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                                         101 N.J.L.J. 209
                                        March 9, 1978


Appointed by the New Jersey Supreme Court


Conflict of Interest
Foreclosure Against Former Client

    The problem posed by this inquiry is one with which we have dealt heretofore, i.e., an attorney suing a client whom he has previously represented. The attorney says that he has been retained by a lending institution to foreclose a mortgage against a former client of mine." He states that he represented the client in purchasing the property in question while he was a review attorney for the lending institutions. He had never previously represented the client nor has he had any subsequent relationship with him. The attorney is now asked by the lending institution to foreclose the mortgage. The inquirer cites this Committee's Opinion 94, 89 N.J.L.J. 333 (1966), but thinks it does not apply here. There, we said that it would be improper for the attorney to foreclose a mortgage against a former client. In that case, there had been representation by the attorney of the client on several occasions. There we discussed at length, citing other opinions, that to foreclose against a former client under such circumstances would tend to impair the confidence which a client has a right to repose in his attorney and would thus tend to destroy one of the essentials of the professional relationship.
    The inquirer relies upon the case of Hansen v. Janitschek, 57 N.J. Super. 418 (App Div. 1959), reversed 31 N.J. 545 (1960). In reversing, the Supreme Court adopted the dissenting opinion of Judge Conford in the Appellate Division. We cited and considered Janitschek in Opinion 94, supra. However, a careful reading of Judge Conford's opinion reveals that he came to the conclusion that no attorney-client relationship existed between the plaintiff and the lawyer involved and he said, at page 43l: "It does not appear that he had ever previously represented or acted as legal advisor to Mr. or Mrs. Hansen in any capacity whatever." He repeated, at page 433, that there was no basis for inference in the proofs that the plaintiff and the attorney contemplated any rendition by the latter of legal services to the former.    Here the inquirer states specifically that the proposed defendant was "a former client of mine" and in several places in the inquiry he refers to the mortgagor as a "client." Obviously, he considered that an attorney- client relationship existed.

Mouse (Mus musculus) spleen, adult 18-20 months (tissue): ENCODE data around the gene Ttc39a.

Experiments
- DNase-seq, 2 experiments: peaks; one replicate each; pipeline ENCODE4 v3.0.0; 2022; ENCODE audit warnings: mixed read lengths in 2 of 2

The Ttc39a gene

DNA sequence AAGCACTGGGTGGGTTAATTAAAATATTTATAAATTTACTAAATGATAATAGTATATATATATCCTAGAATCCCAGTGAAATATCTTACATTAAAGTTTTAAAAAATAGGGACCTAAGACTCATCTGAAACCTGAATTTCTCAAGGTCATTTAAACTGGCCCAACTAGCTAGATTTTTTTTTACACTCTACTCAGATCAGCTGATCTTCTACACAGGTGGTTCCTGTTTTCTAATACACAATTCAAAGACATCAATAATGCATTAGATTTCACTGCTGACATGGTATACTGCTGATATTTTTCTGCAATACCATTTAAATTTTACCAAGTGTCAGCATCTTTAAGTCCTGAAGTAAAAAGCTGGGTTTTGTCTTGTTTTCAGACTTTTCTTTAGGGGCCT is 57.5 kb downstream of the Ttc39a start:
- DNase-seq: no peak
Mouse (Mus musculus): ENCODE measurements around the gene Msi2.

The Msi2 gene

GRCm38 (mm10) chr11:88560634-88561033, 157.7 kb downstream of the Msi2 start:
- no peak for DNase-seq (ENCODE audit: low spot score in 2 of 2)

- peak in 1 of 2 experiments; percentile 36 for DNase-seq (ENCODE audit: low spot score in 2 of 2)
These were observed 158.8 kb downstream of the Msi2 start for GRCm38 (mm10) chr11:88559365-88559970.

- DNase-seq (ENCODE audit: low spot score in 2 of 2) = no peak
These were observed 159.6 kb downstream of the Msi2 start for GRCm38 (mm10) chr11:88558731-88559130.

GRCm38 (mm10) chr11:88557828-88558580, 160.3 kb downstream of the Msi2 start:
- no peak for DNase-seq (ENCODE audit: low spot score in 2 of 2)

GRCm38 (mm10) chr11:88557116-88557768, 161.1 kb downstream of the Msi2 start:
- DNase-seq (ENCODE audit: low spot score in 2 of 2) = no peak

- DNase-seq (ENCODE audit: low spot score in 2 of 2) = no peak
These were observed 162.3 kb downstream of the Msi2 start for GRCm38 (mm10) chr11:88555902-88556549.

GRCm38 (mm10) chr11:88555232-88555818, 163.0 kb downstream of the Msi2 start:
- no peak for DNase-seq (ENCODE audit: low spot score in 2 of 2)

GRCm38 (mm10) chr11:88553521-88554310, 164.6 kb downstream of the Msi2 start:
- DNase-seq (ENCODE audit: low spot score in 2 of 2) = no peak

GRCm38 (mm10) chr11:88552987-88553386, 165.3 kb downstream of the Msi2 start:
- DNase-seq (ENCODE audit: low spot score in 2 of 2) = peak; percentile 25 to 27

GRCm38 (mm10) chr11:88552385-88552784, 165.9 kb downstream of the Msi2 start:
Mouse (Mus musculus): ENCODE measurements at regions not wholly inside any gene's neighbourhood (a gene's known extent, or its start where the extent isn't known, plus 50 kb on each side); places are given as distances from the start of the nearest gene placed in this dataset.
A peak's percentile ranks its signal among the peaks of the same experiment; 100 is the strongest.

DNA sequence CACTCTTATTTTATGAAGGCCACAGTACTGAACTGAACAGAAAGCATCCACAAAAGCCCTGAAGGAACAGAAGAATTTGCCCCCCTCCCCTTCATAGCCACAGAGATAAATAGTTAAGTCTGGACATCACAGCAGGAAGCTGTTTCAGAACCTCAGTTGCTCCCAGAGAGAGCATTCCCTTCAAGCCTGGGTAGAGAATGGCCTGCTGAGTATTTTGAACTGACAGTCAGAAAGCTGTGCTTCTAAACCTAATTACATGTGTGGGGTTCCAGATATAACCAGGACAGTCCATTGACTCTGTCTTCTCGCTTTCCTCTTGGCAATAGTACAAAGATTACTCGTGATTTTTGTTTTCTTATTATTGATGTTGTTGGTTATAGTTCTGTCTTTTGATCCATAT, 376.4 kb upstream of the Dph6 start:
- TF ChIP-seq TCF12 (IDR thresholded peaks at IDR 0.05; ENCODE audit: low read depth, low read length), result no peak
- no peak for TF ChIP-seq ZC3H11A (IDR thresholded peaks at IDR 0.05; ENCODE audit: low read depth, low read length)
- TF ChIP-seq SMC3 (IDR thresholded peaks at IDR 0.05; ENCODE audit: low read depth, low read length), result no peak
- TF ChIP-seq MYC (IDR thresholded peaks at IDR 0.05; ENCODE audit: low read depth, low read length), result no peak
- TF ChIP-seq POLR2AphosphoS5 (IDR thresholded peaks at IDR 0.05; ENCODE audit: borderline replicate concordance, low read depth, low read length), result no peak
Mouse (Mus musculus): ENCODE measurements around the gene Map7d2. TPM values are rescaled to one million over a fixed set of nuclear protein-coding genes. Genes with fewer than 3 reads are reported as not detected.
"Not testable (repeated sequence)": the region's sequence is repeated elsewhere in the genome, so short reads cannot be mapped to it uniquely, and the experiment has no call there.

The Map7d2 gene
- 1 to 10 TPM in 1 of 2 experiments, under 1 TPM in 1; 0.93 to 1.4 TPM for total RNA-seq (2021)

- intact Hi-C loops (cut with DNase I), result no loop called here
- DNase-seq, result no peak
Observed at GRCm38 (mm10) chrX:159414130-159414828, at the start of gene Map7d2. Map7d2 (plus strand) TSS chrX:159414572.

For recent decisions discussing the disqualification of attorneys to sue former clients, see Akerly v. Red Barn System, Inc., 551 F. 2d 539, 544 (3 Cir. 1977), and Fund of Funds v. Arthur Anderson & Co., F. 2d (2 Cir. 1977). Cf., 64 Yale L.J. 917, 928 (1955), "Disqualification of Attorneys for Representing Interests Adverse to Former Clients.” In the Fund of Funds case, the court prefaced its opinion with the statement, "[w]hen dealing with ethical principles . . . we cannot paint with broad strokes. The lines are fine and must be so marked [citing several cases]."
    Under the circumstances, it would be clearly improper for the attorney to represent the lending institution in the foreclosure action against his former client.

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